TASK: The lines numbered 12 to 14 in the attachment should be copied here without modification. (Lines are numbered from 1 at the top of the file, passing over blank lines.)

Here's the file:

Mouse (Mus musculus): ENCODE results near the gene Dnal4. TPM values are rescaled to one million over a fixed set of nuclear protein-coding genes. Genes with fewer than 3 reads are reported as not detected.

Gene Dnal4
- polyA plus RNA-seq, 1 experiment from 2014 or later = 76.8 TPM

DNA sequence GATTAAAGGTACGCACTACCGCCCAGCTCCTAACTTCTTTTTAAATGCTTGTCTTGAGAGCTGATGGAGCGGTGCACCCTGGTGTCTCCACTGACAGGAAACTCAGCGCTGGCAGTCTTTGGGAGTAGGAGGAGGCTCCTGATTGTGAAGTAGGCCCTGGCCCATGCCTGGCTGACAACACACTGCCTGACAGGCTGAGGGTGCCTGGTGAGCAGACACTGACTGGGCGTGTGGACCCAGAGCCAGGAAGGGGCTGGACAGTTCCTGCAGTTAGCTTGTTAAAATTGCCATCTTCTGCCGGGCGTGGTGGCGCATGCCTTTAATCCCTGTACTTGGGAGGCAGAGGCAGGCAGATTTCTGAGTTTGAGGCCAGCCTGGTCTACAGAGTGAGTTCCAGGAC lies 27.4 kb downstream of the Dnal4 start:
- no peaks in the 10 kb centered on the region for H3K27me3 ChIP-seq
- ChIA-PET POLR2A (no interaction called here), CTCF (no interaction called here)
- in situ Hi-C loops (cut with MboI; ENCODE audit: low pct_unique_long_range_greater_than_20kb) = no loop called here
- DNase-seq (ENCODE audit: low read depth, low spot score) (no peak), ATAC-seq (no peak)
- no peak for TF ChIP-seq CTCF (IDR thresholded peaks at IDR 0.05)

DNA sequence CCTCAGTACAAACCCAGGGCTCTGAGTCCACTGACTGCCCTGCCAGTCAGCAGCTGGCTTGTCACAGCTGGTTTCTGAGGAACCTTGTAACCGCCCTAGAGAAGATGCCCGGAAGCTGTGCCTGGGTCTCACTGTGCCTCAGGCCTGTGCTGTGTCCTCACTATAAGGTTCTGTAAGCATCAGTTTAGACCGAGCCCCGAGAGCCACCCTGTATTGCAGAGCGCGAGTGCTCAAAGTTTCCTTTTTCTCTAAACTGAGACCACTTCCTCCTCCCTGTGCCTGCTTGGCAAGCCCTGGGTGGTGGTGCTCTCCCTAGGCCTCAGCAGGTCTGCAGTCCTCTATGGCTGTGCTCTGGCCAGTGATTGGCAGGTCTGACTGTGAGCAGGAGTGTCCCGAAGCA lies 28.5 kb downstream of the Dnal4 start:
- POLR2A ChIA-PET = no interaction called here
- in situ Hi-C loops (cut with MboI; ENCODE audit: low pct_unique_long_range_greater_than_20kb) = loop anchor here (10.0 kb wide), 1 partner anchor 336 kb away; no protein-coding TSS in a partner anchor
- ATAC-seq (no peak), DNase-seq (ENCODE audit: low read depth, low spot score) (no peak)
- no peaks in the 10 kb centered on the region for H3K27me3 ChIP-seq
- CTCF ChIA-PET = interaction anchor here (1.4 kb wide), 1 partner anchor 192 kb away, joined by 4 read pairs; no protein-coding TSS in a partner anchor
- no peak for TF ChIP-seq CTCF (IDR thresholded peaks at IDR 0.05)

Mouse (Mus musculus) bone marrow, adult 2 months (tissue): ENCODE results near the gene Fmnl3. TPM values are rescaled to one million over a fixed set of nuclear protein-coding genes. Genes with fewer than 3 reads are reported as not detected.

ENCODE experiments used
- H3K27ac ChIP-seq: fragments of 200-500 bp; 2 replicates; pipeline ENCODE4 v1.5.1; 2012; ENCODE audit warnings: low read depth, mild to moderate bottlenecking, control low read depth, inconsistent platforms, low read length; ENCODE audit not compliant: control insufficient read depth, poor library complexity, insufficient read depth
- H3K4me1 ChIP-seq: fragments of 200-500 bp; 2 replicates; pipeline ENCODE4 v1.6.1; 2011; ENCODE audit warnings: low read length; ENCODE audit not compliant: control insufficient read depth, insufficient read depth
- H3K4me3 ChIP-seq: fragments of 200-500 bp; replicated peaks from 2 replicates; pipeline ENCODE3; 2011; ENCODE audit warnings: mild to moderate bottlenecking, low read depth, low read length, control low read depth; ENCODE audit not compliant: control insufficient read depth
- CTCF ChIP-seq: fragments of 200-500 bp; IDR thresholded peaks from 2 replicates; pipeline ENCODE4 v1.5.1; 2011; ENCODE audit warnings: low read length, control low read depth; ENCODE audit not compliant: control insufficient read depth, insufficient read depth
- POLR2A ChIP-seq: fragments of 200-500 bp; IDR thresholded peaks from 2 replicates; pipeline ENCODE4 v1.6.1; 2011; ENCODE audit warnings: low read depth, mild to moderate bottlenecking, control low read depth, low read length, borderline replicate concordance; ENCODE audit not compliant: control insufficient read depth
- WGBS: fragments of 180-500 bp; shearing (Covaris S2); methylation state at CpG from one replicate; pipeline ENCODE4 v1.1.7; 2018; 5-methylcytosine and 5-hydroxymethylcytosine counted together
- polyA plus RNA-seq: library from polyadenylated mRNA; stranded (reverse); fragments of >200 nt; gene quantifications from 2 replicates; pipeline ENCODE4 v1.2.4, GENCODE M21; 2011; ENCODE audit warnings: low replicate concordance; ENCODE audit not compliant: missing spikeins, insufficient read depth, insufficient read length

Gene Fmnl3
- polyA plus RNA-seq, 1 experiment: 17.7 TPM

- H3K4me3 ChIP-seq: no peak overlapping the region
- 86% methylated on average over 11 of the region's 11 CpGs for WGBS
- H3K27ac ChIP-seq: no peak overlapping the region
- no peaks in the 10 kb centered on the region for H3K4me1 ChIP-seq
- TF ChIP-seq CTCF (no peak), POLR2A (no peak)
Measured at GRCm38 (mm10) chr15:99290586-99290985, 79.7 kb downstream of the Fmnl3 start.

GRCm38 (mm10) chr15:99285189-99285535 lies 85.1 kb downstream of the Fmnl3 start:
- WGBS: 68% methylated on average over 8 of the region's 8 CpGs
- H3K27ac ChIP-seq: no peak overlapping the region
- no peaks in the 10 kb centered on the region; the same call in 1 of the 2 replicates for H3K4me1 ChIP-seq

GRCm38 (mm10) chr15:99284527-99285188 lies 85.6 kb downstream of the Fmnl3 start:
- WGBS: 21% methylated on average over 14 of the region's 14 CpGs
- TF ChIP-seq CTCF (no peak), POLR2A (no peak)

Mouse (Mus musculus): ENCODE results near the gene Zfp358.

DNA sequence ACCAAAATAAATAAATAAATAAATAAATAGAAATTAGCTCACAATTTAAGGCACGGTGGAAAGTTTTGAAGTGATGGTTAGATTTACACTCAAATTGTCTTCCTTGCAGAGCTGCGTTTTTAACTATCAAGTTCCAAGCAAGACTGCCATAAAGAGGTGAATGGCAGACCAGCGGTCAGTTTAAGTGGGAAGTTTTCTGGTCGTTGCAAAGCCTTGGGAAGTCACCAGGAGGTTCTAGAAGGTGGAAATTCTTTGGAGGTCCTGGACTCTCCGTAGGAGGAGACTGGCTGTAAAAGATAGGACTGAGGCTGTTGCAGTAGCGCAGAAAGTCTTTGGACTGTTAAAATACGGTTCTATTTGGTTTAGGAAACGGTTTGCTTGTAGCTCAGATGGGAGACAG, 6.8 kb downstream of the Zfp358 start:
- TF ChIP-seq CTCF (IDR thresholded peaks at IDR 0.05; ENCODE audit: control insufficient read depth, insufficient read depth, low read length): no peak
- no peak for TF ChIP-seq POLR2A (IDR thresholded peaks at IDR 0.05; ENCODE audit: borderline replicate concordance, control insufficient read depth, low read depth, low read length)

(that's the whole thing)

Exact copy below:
- in situ Hi-C loops (cut with MboI; ENCODE audit: low pct_unique_long_range_greater_than_20kb) = loop anchor here (10.0 kb wide), 1 partner anchor 336 kb away; no protein-coding TSS in a partner anchor
- ATAC-seq (no peak), DNase-seq (ENCODE audit: low read depth, low spot score) (no peak)
- no peaks in the 10 kb centered on the region for H3K27me3 ChIP-seq